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Re: Hardcover case & endpapers for paperbacks
Would "made endpapers" with a Japanese repair tissue work? The repair
tissue is more flexible and compatible with the Japanese papers chosen
for the endpapers and would add strength to what is pasted down.
However, I'd try a small sample before I attempted this, since there may
be enough difference in stretch/shrink of the two papers involved to
cause a problem (this issue could be a problem with your original thought
We'd all like to know your solution and other suggestions, so share, please.
On Mon, 29 Jan 1996, Richard Miller wrote:
> Would anyone have any suggestions for the following scenario?
> I have been asked to remove the paper cover from a perfect bound paperback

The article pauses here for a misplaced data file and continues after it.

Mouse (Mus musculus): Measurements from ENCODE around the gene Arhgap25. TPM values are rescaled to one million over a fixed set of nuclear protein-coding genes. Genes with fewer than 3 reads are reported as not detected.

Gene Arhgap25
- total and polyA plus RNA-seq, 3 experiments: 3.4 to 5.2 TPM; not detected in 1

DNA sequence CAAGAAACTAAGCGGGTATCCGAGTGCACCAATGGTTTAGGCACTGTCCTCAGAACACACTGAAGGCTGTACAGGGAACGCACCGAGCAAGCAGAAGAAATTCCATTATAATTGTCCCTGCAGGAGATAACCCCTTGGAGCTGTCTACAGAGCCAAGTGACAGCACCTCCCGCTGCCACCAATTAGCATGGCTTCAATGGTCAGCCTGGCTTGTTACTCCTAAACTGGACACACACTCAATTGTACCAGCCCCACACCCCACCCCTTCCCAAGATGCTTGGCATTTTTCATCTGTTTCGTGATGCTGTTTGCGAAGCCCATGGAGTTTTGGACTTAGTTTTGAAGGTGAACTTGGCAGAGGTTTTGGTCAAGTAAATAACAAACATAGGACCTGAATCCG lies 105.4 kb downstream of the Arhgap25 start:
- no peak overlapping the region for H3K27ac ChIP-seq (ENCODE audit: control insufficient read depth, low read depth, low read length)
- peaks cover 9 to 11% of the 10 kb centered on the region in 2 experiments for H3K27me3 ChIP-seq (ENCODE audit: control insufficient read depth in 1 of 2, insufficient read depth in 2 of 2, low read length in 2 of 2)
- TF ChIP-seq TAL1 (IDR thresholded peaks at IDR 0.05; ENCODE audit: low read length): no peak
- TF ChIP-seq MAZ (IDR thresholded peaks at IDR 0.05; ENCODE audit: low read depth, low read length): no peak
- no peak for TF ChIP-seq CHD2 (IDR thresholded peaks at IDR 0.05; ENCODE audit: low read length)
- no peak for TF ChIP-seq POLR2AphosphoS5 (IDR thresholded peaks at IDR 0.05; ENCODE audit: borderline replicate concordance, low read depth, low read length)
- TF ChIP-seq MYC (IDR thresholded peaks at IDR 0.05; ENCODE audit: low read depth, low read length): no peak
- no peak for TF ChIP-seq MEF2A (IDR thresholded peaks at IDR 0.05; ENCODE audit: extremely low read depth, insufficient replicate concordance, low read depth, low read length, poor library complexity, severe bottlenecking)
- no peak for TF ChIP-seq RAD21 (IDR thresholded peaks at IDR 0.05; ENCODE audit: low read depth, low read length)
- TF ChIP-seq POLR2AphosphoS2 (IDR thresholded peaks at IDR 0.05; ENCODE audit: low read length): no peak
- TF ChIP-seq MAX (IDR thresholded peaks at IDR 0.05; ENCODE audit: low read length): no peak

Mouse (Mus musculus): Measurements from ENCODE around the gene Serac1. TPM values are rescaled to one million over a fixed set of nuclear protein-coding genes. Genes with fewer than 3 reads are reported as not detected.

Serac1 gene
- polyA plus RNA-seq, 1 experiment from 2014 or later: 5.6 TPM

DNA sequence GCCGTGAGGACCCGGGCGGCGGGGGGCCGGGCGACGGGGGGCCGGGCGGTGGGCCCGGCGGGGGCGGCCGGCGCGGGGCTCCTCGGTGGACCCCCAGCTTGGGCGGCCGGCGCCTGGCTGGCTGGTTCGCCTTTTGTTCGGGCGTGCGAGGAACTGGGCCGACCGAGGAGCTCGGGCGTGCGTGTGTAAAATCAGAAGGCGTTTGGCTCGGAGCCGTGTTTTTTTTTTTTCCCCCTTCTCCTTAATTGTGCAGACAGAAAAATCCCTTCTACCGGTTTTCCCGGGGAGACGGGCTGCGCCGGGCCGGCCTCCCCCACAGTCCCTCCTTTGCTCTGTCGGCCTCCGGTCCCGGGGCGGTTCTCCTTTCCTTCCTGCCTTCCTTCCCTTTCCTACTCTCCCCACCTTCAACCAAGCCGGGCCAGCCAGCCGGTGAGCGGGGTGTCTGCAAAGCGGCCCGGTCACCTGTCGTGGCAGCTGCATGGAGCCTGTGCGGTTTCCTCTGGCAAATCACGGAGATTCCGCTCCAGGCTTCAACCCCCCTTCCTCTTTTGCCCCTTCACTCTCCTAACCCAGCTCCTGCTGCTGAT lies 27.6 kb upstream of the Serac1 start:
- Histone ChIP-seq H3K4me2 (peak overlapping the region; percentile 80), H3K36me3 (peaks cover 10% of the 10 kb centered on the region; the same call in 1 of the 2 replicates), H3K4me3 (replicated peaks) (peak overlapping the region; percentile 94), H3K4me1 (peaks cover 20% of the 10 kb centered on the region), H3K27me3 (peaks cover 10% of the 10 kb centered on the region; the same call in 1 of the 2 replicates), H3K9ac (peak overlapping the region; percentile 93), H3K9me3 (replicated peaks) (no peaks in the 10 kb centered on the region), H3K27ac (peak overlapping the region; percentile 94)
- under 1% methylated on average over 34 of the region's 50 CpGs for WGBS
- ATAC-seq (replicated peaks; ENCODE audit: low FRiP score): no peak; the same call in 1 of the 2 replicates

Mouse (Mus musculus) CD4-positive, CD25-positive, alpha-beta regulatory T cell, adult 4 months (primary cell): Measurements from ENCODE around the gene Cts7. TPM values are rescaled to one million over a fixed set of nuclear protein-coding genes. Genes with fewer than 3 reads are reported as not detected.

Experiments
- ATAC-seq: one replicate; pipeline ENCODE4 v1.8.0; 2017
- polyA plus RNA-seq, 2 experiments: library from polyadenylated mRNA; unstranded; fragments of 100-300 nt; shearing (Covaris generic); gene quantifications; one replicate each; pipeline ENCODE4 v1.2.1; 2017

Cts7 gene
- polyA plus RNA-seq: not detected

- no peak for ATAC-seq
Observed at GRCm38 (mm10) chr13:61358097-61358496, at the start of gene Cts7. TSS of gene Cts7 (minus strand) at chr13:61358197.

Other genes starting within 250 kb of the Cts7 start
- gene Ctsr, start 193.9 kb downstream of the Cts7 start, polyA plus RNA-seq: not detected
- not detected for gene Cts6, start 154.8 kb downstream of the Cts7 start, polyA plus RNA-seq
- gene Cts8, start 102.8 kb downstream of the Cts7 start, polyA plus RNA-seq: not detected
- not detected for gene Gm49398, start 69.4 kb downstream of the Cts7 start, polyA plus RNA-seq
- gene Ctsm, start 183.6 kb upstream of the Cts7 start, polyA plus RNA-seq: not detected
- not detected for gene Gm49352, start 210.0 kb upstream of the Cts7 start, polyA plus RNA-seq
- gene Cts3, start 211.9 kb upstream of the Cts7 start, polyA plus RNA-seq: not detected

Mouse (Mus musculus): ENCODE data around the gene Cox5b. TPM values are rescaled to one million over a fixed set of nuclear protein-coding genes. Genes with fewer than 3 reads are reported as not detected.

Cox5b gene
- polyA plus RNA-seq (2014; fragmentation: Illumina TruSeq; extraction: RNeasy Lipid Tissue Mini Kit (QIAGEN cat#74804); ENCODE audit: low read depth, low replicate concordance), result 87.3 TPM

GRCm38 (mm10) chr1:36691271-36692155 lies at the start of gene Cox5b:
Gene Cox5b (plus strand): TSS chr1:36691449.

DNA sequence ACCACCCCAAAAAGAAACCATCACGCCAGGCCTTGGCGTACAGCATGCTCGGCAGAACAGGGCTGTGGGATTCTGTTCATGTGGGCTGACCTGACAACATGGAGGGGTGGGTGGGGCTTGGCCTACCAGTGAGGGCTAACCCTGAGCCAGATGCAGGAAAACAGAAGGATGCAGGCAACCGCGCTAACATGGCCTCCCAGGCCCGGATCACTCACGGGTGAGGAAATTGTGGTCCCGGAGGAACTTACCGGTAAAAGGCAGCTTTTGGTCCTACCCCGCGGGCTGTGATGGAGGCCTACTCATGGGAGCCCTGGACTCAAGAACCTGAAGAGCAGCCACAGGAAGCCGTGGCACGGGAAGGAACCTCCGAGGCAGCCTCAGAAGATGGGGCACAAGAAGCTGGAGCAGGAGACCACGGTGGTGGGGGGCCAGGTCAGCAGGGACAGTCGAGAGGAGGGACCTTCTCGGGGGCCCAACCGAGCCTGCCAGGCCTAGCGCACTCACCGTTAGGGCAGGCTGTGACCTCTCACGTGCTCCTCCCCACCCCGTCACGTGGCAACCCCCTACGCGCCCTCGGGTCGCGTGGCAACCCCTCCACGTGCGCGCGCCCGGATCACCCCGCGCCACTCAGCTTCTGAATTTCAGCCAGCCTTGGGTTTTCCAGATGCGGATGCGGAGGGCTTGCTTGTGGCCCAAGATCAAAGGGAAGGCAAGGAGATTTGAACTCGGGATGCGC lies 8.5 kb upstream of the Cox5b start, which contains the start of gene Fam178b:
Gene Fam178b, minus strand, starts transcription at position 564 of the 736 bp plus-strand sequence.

> (which I have done) and rebind it into a hardcovered case binding.
> Normally, since one isn't re-sewing, one tips on single-fold endpapers,
> wraps the spine (and onto the endpapers) with linen, and attaches the case
> by pasting down the board papers. I have done this before and it seems to
> work alright, although not if the book was to be subjected to heavy use, or
> if the book was heavy itself - neither being true in this scenario.
> My problem is the client has chosen a Japanese-style endpaper which I don't
> really think is strong enough to hold, although the linen will help. I've
> though about a made endpaper (which sort of negates the good qualities of
> the Japanese paper). Does anyone know of another endpaper construction
> which would work in this case (no pun intended)?
> Thanks, Richard.